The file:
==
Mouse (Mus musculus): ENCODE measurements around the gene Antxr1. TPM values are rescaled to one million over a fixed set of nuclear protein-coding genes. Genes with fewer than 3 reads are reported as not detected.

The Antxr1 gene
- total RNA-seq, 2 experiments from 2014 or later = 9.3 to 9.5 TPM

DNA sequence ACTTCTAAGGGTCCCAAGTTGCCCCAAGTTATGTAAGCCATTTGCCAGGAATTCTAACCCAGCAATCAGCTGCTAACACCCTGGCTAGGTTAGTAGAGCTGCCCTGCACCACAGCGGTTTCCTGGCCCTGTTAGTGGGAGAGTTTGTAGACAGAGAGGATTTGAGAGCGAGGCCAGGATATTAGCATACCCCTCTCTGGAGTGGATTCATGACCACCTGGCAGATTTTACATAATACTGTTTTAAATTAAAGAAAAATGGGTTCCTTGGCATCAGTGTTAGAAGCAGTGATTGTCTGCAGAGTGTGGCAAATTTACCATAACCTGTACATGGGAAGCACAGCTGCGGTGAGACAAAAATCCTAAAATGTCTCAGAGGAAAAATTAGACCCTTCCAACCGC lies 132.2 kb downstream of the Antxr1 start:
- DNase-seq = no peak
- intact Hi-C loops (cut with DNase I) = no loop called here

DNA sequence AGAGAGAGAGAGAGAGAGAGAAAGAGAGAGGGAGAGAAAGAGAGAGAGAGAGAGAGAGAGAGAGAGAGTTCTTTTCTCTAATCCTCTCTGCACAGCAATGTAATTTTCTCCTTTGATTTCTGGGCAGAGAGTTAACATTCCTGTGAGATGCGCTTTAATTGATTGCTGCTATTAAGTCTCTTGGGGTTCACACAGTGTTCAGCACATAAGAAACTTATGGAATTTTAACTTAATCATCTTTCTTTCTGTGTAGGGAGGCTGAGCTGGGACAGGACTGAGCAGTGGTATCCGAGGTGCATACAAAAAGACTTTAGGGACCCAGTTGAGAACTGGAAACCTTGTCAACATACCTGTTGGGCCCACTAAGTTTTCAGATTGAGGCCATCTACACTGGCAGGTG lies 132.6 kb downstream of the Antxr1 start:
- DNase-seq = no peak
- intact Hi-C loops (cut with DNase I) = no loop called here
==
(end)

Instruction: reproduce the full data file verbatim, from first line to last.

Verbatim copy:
Mouse (Mus musculus): ENCODE measurements around the gene Antxr1. TPM values are rescaled to one million over a fixed set of nuclear protein-coding genes. Genes with fewer than 3 reads are reported as not detected.

The Antxr1 gene
- total RNA-seq, 2 experiments from 2014 or later = 9.3 to 9.5 TPM

DNA sequence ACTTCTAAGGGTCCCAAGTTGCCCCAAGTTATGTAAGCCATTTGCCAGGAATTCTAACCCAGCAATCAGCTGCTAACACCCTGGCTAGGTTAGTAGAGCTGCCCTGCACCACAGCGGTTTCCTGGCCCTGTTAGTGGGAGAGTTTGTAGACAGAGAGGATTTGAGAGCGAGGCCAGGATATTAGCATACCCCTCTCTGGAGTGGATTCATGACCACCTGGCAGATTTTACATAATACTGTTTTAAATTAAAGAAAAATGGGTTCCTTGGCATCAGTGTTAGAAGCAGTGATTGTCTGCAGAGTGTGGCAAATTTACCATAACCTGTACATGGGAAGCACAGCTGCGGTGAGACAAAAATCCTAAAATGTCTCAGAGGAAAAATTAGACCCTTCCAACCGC lies 132.2 kb downstream of the Antxr1 start:
- DNase-seq = no peak
- intact Hi-C loops (cut with DNase I) = no loop called here

DNA sequence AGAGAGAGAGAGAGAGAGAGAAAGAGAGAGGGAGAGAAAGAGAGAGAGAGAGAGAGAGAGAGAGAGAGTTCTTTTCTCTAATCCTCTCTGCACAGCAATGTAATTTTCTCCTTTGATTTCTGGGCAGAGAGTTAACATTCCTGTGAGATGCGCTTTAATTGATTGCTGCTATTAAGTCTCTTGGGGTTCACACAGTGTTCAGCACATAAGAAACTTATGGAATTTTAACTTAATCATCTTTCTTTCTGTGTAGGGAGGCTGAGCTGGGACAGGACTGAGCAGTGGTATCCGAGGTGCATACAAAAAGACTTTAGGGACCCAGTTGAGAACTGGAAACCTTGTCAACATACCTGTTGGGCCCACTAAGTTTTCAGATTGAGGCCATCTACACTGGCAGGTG lies 132.6 kb downstream of the Antxr1 start:
- DNase-seq = no peak
- intact Hi-C loops (cut with DNase I) = no loop called here